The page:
Whiskers

If your cat’s whiskers are pushed forward instead of lying flat against his/her cheeks, then he/she is probably very unhappy or angry about something. Some people believe that cats use their whiskers to detect whether they can fit into a space or not, so if the whiskers are out, it means your cat does not feel too comfortable about the situation.

Swishing tail

A cat’s tail will move from side to side when he/she is angry or wants to show aggression toward another animal or human being. Cats have a very subtle way of flicking their tails from one side to another, which you might not even notice.

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How to read cat body language

Slow blinks

Cats will very often give slow blinks to other cats when they are not happy about something. The slow blink is used by felines as a way of saying trust me or I am not angry with you, but some people might interpret that as an act of aggression instead. If your pet is slow blinking, then you should do the same. This is a type of animal language that both cats and humans can understand.

Staring

Cats who are angry will often look directly at other animals or people to let them know they mean business. Staredowns are usually followed by an attack so it pays for any animal or human being to acknowledge that your cat is not too happy.

Pupils

An angry cat will often have round pupils instead of the usual slits, which means you should look out for this behavior. Again, do not stare back at your pet because staring might just cause him/her to become even angrier and more aggressive.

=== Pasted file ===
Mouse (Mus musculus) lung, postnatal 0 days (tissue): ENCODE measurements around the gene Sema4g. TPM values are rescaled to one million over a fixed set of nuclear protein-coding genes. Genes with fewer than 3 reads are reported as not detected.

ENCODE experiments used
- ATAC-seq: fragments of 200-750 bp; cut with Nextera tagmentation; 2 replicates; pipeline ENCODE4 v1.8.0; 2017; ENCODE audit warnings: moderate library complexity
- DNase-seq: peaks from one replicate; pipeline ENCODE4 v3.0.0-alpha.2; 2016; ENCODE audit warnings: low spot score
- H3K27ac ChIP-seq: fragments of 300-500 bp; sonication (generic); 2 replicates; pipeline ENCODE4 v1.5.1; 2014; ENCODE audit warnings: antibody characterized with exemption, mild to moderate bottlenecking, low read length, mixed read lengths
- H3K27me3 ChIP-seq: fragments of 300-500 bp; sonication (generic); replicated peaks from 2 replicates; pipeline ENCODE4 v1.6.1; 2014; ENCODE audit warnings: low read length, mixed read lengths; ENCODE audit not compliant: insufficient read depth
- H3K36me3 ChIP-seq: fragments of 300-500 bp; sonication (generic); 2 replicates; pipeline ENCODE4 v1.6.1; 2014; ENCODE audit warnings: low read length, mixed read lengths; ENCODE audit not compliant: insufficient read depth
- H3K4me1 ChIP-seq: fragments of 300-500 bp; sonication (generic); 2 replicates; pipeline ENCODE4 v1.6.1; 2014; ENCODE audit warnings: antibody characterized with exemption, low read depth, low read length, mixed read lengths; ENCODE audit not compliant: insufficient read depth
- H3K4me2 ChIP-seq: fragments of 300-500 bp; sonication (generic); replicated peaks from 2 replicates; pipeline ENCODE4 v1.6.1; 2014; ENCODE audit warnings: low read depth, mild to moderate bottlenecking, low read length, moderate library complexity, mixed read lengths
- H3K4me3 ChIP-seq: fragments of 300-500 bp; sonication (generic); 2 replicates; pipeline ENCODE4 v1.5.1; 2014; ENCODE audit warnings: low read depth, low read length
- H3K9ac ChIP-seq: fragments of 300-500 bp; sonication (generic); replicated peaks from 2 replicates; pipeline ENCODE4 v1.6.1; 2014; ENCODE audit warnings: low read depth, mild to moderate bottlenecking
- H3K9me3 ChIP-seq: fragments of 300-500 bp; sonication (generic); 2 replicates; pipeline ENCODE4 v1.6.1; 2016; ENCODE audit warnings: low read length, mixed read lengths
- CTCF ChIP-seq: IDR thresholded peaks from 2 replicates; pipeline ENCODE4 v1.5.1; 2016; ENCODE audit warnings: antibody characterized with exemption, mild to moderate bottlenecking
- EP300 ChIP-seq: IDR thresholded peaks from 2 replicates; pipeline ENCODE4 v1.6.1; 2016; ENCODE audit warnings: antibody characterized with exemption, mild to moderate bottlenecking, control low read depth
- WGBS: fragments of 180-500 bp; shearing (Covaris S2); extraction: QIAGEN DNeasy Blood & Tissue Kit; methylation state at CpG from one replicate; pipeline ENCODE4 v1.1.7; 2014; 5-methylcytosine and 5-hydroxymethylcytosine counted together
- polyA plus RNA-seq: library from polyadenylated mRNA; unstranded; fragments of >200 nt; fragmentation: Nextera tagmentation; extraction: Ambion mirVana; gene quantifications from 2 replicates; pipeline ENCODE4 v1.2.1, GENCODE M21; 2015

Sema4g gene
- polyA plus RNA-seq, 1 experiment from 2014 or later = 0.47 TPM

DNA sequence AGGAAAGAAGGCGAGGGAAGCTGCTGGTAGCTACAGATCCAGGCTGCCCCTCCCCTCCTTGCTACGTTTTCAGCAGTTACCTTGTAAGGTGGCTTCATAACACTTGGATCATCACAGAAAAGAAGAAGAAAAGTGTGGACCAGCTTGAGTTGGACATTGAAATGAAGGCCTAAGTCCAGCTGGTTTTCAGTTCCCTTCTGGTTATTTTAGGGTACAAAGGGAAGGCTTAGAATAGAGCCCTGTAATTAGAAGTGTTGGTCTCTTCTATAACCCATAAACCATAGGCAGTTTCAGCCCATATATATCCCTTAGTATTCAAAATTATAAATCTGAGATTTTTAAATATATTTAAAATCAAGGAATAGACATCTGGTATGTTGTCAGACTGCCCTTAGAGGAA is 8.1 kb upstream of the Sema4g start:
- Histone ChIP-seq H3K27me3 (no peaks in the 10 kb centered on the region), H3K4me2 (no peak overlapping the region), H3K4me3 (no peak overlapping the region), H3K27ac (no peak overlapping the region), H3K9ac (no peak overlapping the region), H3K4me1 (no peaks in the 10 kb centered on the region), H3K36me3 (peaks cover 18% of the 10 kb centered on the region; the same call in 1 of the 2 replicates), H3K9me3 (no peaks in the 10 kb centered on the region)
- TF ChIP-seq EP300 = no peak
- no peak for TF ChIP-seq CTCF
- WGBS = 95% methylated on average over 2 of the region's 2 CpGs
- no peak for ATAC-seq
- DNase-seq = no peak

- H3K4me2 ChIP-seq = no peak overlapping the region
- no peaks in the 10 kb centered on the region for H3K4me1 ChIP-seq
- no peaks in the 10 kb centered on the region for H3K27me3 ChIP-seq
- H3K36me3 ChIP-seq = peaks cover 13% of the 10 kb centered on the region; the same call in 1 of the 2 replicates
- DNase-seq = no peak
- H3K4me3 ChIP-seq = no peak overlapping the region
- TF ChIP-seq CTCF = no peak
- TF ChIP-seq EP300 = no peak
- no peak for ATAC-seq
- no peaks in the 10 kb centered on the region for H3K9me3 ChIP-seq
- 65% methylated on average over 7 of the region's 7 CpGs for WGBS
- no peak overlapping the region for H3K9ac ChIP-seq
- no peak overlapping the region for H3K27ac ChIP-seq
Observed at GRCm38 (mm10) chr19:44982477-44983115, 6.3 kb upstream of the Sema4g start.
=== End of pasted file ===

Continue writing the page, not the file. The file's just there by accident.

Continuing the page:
Hissing

If your cat is hissing at you, then you should take this as a clear sign that he/she does not want to be around you for the time being. The best thing to do in a case like this is to give the animal some space and let him/her calm down before approaching them.

Growling

If your cat is growling at you, then there is little chance of a happy ending to this situation. Some cats will also hiss when they are in an aggressive mood together with some other subtle body language signs like staring and lip-smacking, However, when your pet starts growling or opens their mouth to bare their teeth, then you know it is time to leave them alone.

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How to read cat body language

Back arched

If your cat has all of his/her hair standing on end or if their back is arched, then your pet could be showing either fear or aggression in this situation. If the fur along your pet’s spine is standing up, then there is little chance of him/her calming down in the near future.

Coiled tail

If your cat’s tail is wrapped around his/her body when they are in an aggressive mood, then it could mean that he/she feels threatened or frightened about something. If you see this behavior at home, then you should quickly move away from the situation because your pet will feel angrier if you are still around.

Conclusion

If you see some of these 20 cat body language signs, then it might be a good idea to find out what is bothering your pet before they let loose with an unexpected attack. Knowing how to read cat body language can come in very handy in a lot of situations, so it is well worth your time to learn how to do so.